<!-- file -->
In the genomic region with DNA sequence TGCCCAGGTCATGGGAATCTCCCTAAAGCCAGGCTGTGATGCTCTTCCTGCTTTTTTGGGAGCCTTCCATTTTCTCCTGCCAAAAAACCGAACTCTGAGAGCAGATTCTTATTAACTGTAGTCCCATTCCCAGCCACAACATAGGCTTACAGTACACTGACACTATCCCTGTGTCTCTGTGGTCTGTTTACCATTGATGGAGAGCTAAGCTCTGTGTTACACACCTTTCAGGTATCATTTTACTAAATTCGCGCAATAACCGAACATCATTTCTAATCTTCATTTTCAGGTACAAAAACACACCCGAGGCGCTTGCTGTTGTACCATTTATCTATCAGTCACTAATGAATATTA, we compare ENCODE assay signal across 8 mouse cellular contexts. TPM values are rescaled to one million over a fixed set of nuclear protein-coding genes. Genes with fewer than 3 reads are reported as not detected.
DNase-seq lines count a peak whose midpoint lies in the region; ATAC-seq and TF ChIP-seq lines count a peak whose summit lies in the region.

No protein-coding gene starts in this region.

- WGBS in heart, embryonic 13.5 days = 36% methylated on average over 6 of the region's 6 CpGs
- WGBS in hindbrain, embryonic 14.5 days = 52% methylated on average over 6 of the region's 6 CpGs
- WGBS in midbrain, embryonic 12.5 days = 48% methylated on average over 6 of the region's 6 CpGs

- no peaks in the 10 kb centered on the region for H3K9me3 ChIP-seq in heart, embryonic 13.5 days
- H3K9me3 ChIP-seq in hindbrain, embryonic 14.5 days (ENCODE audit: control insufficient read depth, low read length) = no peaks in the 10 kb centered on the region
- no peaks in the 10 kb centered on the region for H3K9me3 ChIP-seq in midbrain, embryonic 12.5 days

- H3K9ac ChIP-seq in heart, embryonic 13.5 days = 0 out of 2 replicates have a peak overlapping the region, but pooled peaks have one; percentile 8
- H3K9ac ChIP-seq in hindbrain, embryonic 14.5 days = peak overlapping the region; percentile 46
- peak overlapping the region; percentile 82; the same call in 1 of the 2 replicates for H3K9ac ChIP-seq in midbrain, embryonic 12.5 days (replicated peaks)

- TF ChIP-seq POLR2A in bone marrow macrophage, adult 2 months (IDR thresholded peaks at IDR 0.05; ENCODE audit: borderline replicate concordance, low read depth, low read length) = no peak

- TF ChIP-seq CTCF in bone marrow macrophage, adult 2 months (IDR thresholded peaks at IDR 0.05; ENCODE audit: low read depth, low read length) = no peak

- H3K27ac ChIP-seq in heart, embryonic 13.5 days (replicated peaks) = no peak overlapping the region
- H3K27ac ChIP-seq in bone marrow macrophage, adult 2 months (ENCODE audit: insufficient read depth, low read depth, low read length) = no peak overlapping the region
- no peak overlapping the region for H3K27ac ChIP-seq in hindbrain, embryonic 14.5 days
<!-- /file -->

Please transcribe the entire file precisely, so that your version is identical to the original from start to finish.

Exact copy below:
In the genomic region with DNA sequence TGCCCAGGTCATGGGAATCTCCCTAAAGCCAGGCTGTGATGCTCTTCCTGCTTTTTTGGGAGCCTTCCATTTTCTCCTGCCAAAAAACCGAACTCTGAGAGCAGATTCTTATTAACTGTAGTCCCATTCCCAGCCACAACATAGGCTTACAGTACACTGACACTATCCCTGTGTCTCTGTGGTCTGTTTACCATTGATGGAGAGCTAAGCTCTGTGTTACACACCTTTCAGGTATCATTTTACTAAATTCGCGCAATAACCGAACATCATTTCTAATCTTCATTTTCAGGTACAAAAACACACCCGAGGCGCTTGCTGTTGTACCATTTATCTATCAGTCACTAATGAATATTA, we compare ENCODE assay signal across 8 mouse cellular contexts. TPM values are rescaled to one million over a fixed set of nuclear protein-coding genes. Genes with fewer than 3 reads are reported as not detected.
DNase-seq lines count a peak whose midpoint lies in the region; ATAC-seq and TF ChIP-seq lines count a peak whose summit lies in the region.

No protein-coding gene starts in this region.

- WGBS in heart, embryonic 13.5 days = 36% methylated on average over 6 of the region's 6 CpGs
- WGBS in hindbrain, embryonic 14.5 days = 52% methylated on average over 6 of the region's 6 CpGs
- WGBS in midbrain, embryonic 12.5 days = 48% methylated on average over 6 of the region's 6 CpGs

- no peaks in the 10 kb centered on the region for H3K9me3 ChIP-seq in heart, embryonic 13.5 days
- H3K9me3 ChIP-seq in hindbrain, embryonic 14.5 days (ENCODE audit: control insufficient read depth, low read length) = no peaks in the 10 kb centered on the region
- no peaks in the 10 kb centered on the region for H3K9me3 ChIP-seq in midbrain, embryonic 12.5 days

- H3K9ac ChIP-seq in heart, embryonic 13.5 days = 0 out of 2 replicates have a peak overlapping the region, but pooled peaks have one; percentile 8
- H3K9ac ChIP-seq in hindbrain, embryonic 14.5 days = peak overlapping the region; percentile 46
- peak overlapping the region; percentile 82; the same call in 1 of the 2 replicates for H3K9ac ChIP-seq in midbrain, embryonic 12.5 days (replicated peaks)

- TF ChIP-seq POLR2A in bone marrow macrophage, adult 2 months (IDR thresholded peaks at IDR 0.05; ENCODE audit: borderline replicate concordance, low read depth, low read length) = no peak

- TF ChIP-seq CTCF in bone marrow macrophage, adult 2 months (IDR thresholded peaks at IDR 0.05; ENCODE audit: low read depth, low read length) = no peak

- H3K27ac ChIP-seq in heart, embryonic 13.5 days (replicated peaks) = no peak overlapping the region
- H3K27ac ChIP-seq in bone marrow macrophage, adult 2 months (ENCODE audit: insufficient read depth, low read depth, low read length) = no peak overlapping the region
- no peak overlapping the region for H3K27ac ChIP-seq in hindbrain, embryonic 14.5 days